Monday, November 29, 2010

Ambiguous bioethics messages from high places

The two of the biggest bioethics news items in the media this past week have formal similarities: they first raise interest, and end in puzzlement. First, the words of the Pope. The Catholic church, as is well known, is against the use of contraception, because it is said to sever the natural connection between sexuality and procreation. However, condoms -- when used and used properly -- are very effective at preventing the spread of HIV infection. This is why the Church's principled prohibition against condoms looks sinister in the context of the HIV/AIDS epidemic. It makes the Church look indifferent to (if not complicit in) the spread of HIV infection and the sickness, suffering and death that often accompanies it. Last week, the Pope floated a few ideas around that suggested that the use of condoms could be morally permissible in exceptional circumstances. And his example of such an exceptional circumstance was quite striking:

There may be a basis in the case of some individuals, as perhaps when a male prostitute uses a condom, where this can be a first step in the direction of a moralization, a first assumption of responsibility, on the way toward recovering an awareness that not everything is allowed and that one cannot do whatever one wants.

If the male prostitute is a gay sex worker, then the condom is not being used anti-procreatively, for obvious reasons. Hence, male prostitute condom use is not against Church doctrine -- not that this particular topic has been a rich source of doctrinal debate, to my knowledge. So the exception is not particularly helpful for regions like, say, sub-Saharan Africa, where male prostitutes are not the drivers of the HIV epidemic, God-fearing (and often married) heterosexuals are. And here is where it gets murkier: a Vatican spokesman claimed that the Pope was not talking about the use of condoms among male sex workers alone, but also with any "man, woman or transexual." (Gay sex workers and transexuals: since when did the Vatican get so racy?) The use of condoms could be regarded as a moral act if the intention is to prevent grave risk happening to another person. But is the spokesman really speaking for the Pope? Why were the Pope's comments part of some obscure interview? Is the Pope seriously considering a U-turn on condoms, or just floating something out there, testing the conservative waters?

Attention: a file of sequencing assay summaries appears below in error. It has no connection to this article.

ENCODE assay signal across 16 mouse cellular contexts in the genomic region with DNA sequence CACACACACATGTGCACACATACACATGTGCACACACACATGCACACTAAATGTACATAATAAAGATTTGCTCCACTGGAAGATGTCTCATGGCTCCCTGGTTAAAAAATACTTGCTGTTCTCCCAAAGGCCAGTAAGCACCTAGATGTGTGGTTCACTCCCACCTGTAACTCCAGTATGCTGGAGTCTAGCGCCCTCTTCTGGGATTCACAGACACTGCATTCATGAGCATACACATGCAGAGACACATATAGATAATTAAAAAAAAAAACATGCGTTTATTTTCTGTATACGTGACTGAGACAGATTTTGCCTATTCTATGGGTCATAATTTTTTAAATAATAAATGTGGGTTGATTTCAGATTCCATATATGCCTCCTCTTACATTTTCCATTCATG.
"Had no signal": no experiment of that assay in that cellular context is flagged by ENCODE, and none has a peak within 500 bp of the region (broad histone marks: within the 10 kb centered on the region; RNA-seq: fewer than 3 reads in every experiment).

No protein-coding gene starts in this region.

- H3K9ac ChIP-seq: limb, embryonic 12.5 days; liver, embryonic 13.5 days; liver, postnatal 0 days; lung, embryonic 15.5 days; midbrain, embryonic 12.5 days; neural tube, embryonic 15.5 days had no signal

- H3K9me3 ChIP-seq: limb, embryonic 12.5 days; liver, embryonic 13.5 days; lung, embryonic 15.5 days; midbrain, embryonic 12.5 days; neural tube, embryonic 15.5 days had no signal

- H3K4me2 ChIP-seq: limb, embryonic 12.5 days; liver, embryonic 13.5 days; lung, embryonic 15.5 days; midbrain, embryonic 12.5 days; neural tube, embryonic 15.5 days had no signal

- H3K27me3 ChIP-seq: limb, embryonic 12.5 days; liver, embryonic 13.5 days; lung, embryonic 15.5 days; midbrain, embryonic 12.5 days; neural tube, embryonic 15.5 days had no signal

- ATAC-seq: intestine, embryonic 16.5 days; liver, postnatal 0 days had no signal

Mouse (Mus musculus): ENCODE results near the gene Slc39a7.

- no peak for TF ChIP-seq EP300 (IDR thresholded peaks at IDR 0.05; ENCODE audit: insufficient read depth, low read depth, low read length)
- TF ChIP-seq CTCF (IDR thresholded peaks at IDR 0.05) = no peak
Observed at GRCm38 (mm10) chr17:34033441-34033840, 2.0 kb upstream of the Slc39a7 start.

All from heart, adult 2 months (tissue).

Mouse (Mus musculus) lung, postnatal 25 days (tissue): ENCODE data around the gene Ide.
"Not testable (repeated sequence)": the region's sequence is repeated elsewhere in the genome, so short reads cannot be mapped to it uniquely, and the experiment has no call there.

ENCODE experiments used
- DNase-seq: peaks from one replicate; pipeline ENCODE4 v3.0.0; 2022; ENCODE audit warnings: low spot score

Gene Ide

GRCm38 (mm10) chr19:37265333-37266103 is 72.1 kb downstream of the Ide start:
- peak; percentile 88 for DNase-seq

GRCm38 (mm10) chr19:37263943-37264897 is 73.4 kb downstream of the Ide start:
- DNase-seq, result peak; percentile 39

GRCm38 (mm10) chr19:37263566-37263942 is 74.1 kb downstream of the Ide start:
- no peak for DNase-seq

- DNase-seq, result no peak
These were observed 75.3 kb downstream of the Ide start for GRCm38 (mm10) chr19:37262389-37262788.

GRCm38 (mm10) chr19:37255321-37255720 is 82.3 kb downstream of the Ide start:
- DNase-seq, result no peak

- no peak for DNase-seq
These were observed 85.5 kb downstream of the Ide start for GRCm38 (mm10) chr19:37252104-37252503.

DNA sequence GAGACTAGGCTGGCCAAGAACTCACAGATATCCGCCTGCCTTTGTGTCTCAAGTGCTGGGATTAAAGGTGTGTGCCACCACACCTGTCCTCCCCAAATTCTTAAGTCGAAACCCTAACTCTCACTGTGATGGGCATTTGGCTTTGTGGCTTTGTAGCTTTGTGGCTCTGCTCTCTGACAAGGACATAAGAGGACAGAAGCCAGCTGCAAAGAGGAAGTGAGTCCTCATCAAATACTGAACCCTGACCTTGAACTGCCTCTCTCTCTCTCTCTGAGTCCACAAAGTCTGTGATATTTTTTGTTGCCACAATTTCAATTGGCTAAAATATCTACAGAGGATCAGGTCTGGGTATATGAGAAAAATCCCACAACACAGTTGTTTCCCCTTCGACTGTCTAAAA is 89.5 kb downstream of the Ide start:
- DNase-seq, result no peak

The secular state has its own ways of being obscure. President Obama ordered a review of the ethics of research sponsored by the US government involving human participants. According to the press release, the review was provoked by the recent revelations that the US government funded and helped to conduct dubious syphilis research in Guatemala in the 1940's. The new (and newly renamed) Presidential Commission for the Study of Bioethics Issues is to lead the review. But, on reflection, this does not make much sense. The scandal in Guatemala happened sixty years ago. In the meantime, we had the infamous Tuskegee syphilis studies, the Belmont Report, the creation of the Common Rule, the proliferation of IRBs, the rise of bioethics centers, programs and scholarly journals, and much more besides. Why would an event which pre-dated all this trigger a review of all this? The only reason I can see is ... that there must have been calls to review the system of ethics protections already, and the news of the Guatemala scandal came at an opportune time for reformers. What sort of reforms are being contemplated, what is really driving the changes, and who is leading the charge? For the moment, the answers are shrouded in mystery, and the huddled masses have no way of telling.

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